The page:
If representation of them in photography is ‘exploitation’, would representation of them in painting be any different? What if you wrote a song about them? I have been known in the past to write fiction and I hope to write more fiction in the future; If I put this vision of hell into a story or a novel, accurately describing what I saw, is that exploitation? If I write nonfiction in which this scene is described in a documentary manner, is that better or worse? If I refuse payment for these works, does any of that make a difference, and if so in what way?

Here’s another example: ten years ago Robert Hannaford painted a fabulous portrait of Robert Dessaix when the latter was very ill, with, at that stage, a not-wonderful prognosis. The painting is profoundly haunting. Was that exploitation?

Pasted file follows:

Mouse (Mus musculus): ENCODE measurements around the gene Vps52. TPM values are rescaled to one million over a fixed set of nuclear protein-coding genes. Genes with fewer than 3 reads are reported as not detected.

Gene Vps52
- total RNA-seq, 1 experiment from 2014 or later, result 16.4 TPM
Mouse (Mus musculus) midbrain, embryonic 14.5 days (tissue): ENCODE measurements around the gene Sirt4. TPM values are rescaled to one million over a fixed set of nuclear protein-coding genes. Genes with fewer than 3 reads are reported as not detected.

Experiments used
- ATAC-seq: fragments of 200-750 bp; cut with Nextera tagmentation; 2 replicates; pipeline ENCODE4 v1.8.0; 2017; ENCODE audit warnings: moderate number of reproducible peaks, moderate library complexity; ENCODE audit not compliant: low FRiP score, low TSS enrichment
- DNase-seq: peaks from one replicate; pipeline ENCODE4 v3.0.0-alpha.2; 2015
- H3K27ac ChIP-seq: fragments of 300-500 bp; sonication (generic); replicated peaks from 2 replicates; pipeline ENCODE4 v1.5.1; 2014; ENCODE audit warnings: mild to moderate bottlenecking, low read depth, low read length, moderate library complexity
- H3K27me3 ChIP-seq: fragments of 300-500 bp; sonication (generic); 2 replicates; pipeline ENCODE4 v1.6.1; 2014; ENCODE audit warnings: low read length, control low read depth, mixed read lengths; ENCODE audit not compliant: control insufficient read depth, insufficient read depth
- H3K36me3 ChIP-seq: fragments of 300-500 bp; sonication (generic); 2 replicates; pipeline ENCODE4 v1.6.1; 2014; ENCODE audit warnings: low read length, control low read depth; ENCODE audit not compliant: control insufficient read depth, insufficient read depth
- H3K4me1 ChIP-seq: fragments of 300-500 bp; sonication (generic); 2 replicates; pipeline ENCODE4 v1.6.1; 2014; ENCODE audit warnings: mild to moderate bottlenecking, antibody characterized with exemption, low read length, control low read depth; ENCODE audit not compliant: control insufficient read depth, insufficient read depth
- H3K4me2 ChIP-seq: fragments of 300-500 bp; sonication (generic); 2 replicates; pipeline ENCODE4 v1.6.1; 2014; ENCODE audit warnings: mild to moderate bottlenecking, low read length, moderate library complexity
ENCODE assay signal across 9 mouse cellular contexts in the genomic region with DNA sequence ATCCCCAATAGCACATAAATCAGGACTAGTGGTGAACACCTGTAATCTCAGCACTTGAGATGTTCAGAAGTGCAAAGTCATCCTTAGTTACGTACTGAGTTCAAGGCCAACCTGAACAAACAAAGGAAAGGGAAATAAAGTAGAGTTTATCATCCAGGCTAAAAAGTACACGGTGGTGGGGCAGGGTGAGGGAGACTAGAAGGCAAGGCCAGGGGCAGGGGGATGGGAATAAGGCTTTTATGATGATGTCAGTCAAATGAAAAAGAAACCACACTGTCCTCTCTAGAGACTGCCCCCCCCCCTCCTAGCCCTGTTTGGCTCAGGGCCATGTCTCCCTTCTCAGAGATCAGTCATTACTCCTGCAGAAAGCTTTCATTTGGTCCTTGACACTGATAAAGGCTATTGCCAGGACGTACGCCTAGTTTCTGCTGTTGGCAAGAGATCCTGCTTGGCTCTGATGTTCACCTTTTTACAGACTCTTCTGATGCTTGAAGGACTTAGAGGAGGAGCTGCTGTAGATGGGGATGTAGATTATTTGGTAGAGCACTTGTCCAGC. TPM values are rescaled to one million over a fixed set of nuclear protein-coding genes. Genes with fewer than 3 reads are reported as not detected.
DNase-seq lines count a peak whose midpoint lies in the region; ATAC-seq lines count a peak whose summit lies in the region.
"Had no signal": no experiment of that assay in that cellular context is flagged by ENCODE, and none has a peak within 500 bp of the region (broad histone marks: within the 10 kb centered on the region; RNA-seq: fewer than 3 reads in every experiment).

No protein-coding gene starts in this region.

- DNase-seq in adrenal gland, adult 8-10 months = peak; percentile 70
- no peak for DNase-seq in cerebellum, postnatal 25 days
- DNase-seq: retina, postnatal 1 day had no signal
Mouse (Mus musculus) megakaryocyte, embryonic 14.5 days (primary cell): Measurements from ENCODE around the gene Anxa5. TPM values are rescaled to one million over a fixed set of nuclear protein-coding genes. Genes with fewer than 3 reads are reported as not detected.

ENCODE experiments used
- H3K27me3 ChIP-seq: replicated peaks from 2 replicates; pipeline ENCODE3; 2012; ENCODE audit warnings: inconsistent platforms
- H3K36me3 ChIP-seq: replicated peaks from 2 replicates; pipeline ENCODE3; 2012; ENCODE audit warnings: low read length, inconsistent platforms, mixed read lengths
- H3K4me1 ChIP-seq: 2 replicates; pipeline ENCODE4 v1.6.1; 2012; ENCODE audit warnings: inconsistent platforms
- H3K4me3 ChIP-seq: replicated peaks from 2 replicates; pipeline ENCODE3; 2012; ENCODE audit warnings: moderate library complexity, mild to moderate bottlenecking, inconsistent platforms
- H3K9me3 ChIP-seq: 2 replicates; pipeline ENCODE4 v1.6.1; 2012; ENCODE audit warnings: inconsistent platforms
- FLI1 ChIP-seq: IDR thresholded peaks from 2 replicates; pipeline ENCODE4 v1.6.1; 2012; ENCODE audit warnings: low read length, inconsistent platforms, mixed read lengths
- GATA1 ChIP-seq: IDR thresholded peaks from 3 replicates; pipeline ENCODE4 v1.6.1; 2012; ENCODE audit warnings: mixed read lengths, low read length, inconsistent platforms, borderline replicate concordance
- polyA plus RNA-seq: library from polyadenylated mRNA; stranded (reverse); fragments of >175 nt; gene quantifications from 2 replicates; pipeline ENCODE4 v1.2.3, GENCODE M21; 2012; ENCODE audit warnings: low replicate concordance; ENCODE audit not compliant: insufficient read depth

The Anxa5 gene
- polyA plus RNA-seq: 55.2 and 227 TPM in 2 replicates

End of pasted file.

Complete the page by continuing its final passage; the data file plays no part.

My point, and I do have one, is that the logical conclusion of arguments like these is that all art depicting human subjects is exploitation and should be banned. Given the degree of hostility to art that is oozing out of public discourse as we speak, perhaps that’s the aim. I am so appalled by the federal police’s raid this evening on the National Gallery that I’m now prepared to believe anything.


Bernice said...

Tuesday morning's Life Matters broadcast a discussion with two women involved in a campaign against the sexualisation of children. And while one of them had the sense to agree that marketing and media pose the real threat, if it can be called that, in terms of sexualising children, and that harassing an artist smacks of witch hunt, they both ended up at a point in their argument that ANY representation of these "vulnerable " children is problematic.